24 years after Menai Bridge opened, Britannia Bridge (Pont Britannia) opened in 1850. It was designed by William Fairbairn and Robert Stephenson and was originally built to carry rail traffic but was converted to a double decked structure following a huge fire in 1970 – today it carries both rail and road traffic.
The Menai Bridge took seven years to build and due to a lack of stiffening trusses soon proved to be highly unstable in wind. The bridge was strengthened in 1840, 1893, 1938 and again in 1999 when the bridge was closed for a month for the road to be resurfaced and the structure to be further strengthened. A very short walk from the centre of Menai Bridge town brings you to the base of the bridge and from here, underneath it, you really get to realise you how huge a structure it is and how impressive an engineering feat it was for its time.
If you fancy a walk along The Menai Strait you can follow The Belgium Promenade which leads south west to a causeway linking Church Island and the ancient Church of St Tysilio to the shore. If you get the chance to have a walk around the church yard itself you get stunning panoramas of both the bridges and up and down The Menai Strait. In the 9th Century St.Tysilio lived the life of a hermit in isolation on Church Island.
The Belgium Promenade was built by Flemish refugees from The Great War between 1914 and 1916 in appreciation of the town’s hospitality to them. The promenade was re-built in 1965 and opened by Eduard Wilhelms who was the only surviving refugee.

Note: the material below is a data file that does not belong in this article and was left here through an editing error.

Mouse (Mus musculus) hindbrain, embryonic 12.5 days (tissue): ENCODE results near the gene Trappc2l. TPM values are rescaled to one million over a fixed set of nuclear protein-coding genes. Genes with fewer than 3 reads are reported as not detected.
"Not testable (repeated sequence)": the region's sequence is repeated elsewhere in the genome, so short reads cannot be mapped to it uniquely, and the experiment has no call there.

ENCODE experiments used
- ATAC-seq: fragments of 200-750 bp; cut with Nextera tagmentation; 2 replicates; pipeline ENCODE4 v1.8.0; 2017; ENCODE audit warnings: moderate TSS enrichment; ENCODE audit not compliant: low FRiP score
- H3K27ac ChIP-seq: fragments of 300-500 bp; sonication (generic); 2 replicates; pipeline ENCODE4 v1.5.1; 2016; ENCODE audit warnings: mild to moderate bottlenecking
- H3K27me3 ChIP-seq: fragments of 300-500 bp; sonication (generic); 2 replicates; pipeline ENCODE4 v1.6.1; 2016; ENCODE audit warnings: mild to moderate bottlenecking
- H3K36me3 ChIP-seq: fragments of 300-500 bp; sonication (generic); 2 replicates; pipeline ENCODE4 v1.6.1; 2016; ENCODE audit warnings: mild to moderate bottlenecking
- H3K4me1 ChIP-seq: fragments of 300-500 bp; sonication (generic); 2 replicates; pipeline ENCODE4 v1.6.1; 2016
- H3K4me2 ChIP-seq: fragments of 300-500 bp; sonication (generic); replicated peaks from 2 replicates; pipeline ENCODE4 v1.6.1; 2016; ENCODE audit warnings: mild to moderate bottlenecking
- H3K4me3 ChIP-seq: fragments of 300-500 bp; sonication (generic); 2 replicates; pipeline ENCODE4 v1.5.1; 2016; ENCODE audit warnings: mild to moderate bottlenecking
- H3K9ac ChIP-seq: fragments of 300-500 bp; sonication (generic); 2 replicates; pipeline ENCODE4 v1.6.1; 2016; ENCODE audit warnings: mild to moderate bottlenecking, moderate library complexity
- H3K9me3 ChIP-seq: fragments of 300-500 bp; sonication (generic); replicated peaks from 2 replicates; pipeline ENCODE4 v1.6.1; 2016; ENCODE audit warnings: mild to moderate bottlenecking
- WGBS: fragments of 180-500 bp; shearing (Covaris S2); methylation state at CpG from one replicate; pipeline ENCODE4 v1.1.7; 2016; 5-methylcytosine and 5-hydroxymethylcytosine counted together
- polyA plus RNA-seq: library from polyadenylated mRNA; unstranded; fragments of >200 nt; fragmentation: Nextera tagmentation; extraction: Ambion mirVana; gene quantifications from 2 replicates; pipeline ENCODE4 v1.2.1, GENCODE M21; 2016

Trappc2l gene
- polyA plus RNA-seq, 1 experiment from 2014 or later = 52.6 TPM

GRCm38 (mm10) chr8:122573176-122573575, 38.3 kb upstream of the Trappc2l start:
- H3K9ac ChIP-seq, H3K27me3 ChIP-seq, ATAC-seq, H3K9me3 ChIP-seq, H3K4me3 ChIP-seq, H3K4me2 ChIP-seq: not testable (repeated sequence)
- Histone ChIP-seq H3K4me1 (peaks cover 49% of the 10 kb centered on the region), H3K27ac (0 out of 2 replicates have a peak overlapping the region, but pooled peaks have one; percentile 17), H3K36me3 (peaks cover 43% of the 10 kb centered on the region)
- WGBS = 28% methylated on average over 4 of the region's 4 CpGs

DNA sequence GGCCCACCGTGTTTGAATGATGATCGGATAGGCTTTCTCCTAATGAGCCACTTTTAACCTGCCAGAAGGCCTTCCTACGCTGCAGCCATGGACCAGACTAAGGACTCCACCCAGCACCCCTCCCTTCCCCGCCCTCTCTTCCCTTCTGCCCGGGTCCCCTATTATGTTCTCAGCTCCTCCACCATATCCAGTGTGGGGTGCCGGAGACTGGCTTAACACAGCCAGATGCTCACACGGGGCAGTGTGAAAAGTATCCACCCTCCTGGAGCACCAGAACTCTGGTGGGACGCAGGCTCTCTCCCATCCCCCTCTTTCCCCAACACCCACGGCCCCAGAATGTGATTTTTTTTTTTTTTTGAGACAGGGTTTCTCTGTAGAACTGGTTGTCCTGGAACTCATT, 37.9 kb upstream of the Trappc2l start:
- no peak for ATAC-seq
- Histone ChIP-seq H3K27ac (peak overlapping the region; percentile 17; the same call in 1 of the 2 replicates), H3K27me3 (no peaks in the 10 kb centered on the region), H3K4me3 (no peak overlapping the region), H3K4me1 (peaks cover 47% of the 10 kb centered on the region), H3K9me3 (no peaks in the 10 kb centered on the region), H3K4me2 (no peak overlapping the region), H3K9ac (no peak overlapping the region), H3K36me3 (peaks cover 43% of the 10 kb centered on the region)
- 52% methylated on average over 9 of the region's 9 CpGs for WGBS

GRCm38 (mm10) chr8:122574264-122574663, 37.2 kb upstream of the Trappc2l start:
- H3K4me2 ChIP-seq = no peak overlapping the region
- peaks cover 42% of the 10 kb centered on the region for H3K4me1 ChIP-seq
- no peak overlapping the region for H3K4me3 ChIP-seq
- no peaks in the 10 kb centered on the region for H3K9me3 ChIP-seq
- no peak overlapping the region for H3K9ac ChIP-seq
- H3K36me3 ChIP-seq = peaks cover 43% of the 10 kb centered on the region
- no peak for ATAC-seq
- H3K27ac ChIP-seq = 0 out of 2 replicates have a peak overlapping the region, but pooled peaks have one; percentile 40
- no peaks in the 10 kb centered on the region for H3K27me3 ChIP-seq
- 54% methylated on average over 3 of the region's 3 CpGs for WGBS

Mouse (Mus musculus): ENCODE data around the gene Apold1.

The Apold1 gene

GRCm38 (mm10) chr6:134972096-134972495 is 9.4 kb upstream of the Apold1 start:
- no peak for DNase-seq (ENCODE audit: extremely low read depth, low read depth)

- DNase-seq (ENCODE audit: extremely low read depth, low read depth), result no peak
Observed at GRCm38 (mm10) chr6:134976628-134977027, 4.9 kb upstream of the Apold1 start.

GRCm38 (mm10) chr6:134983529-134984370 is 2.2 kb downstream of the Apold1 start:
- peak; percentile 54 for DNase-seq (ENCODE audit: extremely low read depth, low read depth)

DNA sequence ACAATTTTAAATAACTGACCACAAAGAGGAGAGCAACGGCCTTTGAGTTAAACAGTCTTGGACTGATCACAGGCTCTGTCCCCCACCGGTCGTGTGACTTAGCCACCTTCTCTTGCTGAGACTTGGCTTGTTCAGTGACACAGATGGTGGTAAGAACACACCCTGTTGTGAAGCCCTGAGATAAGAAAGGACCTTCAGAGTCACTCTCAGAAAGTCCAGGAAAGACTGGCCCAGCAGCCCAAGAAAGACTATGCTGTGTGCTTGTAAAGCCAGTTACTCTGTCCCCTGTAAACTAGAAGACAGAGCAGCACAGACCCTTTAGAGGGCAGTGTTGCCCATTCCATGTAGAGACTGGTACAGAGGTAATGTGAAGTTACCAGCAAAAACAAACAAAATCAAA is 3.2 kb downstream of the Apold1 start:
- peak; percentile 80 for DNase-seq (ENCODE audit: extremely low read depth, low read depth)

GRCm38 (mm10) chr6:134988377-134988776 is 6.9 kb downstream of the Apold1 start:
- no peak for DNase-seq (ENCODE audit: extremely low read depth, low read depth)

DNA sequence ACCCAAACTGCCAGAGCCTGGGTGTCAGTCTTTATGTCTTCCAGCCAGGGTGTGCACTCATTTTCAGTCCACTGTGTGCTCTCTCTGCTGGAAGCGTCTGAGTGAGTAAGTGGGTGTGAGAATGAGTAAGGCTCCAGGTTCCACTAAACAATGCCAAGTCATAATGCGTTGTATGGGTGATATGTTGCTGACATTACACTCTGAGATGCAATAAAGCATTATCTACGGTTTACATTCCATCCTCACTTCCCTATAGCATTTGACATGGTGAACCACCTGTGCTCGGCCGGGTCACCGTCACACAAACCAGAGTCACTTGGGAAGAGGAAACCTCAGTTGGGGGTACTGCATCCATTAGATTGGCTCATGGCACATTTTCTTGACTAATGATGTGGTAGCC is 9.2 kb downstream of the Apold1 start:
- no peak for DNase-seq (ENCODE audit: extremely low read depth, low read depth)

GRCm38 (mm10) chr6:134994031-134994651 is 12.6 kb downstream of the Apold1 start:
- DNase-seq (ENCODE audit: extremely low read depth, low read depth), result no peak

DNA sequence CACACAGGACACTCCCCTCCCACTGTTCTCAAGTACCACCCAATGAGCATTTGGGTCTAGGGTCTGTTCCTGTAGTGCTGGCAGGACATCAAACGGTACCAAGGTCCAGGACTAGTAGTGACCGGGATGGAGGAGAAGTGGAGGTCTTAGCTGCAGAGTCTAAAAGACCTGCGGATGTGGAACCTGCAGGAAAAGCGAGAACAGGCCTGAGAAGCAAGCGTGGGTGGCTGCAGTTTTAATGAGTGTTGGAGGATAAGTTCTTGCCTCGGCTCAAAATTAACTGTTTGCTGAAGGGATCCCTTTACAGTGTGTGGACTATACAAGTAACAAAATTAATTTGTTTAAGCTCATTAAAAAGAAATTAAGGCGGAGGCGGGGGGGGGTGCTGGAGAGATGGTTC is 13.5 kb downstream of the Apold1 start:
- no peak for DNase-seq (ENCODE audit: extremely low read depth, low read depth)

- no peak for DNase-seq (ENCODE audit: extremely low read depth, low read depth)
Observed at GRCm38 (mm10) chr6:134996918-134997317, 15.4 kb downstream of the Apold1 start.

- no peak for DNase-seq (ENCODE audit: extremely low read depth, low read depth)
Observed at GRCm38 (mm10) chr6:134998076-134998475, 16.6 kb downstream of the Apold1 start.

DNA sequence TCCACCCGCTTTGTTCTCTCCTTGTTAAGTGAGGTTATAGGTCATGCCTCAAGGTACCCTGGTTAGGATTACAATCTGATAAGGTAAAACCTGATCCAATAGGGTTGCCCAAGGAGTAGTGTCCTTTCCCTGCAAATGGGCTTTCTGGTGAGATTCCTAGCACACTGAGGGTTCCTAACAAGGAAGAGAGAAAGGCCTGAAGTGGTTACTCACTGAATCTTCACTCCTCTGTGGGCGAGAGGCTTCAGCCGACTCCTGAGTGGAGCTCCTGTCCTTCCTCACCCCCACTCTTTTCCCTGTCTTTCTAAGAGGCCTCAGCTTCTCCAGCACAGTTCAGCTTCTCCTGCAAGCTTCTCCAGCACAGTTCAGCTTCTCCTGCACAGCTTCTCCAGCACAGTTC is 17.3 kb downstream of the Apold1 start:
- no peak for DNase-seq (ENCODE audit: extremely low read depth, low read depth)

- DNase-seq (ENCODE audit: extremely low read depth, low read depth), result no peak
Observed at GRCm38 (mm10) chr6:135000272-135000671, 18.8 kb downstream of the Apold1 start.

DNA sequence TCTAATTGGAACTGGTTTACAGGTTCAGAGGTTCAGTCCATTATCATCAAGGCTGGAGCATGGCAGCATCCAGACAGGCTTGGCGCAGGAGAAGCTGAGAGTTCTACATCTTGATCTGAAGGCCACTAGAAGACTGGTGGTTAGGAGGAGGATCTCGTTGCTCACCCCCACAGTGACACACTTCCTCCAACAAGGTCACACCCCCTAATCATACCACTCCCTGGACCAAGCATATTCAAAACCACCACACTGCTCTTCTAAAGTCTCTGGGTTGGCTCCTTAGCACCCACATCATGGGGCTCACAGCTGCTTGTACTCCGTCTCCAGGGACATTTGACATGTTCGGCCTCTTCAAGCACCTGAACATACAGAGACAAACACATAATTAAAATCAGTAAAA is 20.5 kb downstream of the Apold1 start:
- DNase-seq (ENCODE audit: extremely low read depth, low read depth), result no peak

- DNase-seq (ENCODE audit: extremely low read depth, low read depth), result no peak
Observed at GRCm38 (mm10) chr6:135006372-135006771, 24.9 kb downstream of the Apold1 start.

The full power of the sea can be appreciated as you walk in this area too and when the tide is in full flow it is hard to imagine how cattle where literally swam across between the mainland and Anglesey before the coming of the bridges. It must have been an extremely dangerous practice.
There are a number of islands dotted around the Menai Strait and as well as Church Island one of the other famous ones is Ynys Gored Goch (Red Weir Island) which is situated between the two bridges in an area known as The Swellies. Nearby there are also the islands of Ynys Faelog, Ynys Gaint, Ynys Castell and Ynys y Big. There are many stories relating to Thomas Telford’s great bridge but the one that always captures my imagination is the tale of Major Thomas Elmhirst who flew his airship under the structure following the armistice at the end of World War One. It must have been a spectacular sight to see this happen.